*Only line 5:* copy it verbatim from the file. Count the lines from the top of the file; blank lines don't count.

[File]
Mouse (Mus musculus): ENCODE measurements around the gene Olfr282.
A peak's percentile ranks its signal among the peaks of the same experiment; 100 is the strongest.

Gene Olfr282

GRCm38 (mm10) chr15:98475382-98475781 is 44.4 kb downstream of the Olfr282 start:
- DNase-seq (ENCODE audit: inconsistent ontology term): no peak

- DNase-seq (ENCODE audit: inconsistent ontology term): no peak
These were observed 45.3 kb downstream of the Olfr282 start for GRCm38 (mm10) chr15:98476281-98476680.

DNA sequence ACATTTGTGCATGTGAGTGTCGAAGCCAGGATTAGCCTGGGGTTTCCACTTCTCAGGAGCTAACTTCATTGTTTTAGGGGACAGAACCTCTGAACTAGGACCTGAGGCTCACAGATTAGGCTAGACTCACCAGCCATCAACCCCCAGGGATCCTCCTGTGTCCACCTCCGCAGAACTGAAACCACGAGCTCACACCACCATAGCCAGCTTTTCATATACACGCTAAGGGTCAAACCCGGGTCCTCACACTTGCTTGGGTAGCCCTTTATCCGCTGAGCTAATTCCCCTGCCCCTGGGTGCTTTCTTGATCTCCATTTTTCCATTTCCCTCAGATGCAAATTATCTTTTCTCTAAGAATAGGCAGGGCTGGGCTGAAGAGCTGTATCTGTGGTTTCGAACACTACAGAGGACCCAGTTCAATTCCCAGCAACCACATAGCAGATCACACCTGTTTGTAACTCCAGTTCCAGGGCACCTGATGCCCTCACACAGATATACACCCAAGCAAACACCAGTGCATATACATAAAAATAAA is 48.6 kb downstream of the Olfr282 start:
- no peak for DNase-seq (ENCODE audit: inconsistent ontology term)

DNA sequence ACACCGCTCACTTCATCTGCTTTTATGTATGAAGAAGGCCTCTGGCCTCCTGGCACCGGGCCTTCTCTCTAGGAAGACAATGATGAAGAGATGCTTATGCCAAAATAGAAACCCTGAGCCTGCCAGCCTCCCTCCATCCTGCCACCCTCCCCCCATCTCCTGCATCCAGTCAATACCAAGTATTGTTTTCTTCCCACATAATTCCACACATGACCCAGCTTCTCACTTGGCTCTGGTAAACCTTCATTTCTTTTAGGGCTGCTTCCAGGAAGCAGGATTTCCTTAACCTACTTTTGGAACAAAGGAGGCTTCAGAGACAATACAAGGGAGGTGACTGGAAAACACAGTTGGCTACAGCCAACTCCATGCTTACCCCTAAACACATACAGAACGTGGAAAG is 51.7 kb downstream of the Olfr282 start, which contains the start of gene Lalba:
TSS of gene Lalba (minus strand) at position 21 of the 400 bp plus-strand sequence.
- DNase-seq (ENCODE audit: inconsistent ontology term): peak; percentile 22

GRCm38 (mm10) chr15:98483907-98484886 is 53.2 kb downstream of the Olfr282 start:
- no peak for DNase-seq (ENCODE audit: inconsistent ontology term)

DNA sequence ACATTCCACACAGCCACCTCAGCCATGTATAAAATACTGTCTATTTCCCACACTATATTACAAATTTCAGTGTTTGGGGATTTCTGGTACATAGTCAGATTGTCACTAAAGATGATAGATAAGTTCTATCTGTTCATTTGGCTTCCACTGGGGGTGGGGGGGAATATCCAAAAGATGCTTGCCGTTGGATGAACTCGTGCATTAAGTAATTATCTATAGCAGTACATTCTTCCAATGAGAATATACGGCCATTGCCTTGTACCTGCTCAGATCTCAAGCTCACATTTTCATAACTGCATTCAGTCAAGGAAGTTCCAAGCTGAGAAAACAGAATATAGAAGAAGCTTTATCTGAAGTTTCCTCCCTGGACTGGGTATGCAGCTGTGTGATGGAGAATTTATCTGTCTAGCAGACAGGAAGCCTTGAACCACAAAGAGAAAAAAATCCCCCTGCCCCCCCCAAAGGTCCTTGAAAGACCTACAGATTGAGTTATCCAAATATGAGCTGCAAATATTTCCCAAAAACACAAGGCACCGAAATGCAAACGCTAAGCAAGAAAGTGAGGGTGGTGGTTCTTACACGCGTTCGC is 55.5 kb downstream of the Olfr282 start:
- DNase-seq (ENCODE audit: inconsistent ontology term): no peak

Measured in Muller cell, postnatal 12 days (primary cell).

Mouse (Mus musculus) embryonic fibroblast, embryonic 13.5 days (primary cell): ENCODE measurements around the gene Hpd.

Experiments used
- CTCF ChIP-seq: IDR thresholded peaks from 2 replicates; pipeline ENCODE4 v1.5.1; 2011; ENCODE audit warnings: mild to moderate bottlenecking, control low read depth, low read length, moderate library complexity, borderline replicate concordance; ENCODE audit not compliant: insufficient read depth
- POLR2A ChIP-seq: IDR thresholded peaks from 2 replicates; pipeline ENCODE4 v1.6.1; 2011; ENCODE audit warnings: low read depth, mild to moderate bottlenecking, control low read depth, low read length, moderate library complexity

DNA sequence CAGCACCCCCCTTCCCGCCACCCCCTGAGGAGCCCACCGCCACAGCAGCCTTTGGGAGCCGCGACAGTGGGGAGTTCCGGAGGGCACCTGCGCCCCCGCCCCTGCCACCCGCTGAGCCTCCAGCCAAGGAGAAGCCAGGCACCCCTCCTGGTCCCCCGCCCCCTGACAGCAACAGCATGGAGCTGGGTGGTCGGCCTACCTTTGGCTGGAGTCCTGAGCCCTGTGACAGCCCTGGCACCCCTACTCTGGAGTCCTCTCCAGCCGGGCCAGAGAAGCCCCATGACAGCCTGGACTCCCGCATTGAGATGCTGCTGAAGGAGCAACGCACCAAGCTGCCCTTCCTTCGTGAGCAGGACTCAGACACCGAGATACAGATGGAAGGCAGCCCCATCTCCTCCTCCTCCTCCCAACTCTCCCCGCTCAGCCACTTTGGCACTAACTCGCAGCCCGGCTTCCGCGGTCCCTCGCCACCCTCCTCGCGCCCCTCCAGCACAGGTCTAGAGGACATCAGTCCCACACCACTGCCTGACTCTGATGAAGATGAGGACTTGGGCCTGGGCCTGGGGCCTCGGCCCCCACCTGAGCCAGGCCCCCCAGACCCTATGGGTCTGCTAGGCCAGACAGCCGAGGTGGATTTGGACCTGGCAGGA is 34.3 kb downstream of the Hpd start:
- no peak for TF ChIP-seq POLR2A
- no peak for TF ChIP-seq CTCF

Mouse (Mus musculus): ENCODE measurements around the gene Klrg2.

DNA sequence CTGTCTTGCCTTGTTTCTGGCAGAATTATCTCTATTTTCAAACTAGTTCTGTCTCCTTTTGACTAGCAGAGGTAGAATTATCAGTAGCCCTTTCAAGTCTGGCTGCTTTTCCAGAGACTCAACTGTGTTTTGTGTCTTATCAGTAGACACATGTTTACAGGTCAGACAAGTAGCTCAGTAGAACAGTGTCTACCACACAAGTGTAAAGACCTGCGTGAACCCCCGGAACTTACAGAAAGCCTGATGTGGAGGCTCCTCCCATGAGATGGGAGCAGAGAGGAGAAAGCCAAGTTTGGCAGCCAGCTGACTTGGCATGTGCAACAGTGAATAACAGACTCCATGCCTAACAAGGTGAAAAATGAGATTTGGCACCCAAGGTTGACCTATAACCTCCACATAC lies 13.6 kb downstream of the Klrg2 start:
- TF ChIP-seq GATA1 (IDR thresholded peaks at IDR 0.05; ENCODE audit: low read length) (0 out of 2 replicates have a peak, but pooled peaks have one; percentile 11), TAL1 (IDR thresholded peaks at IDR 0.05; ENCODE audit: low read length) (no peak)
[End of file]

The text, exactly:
- DNase-seq (ENCODE audit: inconsistent ontology term): no peak